Language schools: Crack down on bad education

We are great ones for regulations in this country. We imagine that as soon as some new policy or other has been put to paper that it will take on a life of its own and solve a myriad of problems. The reality is often very different.

At the beginning of the year, Justice Minister Frances Fitzgerald introduced new regulations on English language schools, primarily aimed at stamping out so-called visa factories but also concerned with proper governance and education standards as well as ensuring that students who paid advance deposits were not left out of pocket in the event of a school closing down.

Considering that these privately run schools attract thousands of foreign students to Ireland every year it would have been anticipated that dozens of inspections would have been carried out to ensure that these educational establishments are up to standard. The fact that only 10 inspections were made is a cause of great concern and points to a lack of commitment by the Government to real reform of an education sector that has seen systemic failures over the past few years.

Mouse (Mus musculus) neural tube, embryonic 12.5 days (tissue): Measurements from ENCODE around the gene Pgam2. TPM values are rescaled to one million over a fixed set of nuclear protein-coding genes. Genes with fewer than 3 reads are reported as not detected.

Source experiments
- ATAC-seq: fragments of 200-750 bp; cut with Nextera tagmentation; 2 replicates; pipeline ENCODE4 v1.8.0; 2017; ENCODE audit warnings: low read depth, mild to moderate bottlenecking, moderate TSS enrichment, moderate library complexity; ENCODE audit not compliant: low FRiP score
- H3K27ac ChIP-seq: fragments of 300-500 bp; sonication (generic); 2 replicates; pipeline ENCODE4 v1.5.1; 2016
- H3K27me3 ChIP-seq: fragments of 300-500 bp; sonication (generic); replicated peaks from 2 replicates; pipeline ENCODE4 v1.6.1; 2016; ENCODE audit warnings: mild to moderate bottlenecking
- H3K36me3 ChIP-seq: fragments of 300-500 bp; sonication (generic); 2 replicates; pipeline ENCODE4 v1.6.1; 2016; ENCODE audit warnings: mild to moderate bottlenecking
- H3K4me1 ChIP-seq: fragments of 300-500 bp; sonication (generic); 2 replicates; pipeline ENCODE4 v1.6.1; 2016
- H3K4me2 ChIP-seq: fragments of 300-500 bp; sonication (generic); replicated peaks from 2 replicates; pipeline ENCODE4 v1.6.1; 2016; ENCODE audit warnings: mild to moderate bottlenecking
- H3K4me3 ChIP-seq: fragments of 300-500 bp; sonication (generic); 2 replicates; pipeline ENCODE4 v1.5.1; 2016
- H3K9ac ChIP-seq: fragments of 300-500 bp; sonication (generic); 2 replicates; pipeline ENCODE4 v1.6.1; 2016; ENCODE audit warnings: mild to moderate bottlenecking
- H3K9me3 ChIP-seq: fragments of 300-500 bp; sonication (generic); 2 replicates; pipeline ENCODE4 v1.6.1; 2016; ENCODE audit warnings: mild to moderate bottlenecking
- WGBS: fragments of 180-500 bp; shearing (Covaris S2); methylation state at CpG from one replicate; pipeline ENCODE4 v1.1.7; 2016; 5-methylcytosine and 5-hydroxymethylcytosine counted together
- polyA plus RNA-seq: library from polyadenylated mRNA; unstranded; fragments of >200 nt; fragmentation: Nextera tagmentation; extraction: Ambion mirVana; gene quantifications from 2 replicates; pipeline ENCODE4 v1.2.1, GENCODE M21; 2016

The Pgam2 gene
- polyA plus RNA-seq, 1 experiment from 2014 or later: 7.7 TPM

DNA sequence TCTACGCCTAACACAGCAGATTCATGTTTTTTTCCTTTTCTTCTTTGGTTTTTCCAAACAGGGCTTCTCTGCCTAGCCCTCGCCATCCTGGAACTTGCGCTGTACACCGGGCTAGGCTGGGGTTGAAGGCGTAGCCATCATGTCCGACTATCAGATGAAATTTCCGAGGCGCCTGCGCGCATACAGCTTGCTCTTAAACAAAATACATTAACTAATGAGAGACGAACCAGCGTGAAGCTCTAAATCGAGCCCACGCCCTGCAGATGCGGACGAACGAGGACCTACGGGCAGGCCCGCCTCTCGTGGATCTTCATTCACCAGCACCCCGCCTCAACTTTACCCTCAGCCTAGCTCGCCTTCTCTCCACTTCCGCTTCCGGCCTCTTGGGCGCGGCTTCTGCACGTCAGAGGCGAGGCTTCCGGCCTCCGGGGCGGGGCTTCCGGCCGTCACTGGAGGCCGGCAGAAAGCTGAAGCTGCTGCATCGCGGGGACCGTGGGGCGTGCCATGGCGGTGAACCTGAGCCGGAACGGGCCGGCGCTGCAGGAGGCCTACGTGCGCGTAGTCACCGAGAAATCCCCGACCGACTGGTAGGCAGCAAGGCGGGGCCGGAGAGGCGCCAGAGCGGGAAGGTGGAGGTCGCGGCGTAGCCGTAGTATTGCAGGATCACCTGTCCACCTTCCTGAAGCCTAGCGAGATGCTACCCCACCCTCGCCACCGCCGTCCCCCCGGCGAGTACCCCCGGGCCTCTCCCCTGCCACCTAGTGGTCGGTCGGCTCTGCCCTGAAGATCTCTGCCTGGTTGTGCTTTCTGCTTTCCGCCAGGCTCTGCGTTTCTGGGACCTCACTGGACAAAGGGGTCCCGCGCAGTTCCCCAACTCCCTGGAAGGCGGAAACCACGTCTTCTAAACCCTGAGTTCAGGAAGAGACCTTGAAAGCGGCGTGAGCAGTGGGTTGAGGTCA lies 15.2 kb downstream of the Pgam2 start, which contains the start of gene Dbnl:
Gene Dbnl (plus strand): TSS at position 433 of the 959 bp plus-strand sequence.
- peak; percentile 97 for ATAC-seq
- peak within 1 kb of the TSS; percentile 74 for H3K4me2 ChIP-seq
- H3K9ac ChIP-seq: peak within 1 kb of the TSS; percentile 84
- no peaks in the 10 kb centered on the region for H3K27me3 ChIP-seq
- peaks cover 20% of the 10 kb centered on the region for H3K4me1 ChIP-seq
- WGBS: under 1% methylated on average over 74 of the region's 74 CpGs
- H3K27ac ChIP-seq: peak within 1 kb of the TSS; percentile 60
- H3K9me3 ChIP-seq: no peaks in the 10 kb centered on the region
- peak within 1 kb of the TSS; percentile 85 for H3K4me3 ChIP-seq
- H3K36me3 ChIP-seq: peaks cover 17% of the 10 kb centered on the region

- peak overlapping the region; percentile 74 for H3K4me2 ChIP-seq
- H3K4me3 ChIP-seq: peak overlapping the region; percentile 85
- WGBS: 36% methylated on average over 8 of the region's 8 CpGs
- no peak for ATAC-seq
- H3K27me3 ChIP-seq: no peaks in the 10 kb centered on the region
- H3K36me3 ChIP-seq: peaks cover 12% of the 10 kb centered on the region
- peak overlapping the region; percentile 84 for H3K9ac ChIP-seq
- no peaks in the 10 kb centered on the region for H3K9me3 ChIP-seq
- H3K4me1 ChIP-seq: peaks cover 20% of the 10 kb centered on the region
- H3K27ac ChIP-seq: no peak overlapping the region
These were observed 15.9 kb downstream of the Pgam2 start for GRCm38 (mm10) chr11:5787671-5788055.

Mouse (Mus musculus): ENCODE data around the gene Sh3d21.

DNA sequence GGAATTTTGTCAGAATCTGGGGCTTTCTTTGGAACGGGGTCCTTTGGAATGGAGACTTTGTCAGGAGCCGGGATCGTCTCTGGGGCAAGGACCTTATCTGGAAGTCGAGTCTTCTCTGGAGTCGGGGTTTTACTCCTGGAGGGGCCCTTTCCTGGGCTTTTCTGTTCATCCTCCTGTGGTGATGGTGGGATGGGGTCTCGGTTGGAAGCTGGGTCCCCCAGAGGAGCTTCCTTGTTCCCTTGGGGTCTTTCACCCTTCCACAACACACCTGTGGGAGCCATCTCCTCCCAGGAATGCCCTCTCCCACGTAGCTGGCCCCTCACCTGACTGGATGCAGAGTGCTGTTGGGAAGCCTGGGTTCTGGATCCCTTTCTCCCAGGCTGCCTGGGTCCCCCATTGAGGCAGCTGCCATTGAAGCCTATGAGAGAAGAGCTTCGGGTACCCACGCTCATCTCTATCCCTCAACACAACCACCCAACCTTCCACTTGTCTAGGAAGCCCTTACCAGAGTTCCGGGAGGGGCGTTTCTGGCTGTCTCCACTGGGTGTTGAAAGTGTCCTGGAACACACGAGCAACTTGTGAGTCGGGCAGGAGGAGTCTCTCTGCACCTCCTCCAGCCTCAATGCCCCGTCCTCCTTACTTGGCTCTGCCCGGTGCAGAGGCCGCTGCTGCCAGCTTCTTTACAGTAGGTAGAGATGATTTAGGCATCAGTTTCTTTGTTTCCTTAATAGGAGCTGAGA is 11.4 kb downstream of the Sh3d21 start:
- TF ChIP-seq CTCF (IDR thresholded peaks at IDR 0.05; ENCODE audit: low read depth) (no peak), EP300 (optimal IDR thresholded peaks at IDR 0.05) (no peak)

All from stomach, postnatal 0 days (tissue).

Proper monitoring cannot be carried out through documentation alone. One on-site inspection will tell more than a dozen documents as to how an establishment is run.

The Department of Justice’s own figures show approximately 15,500 foreign students learning English here. Ten into 15,500 simply doesn’t go.


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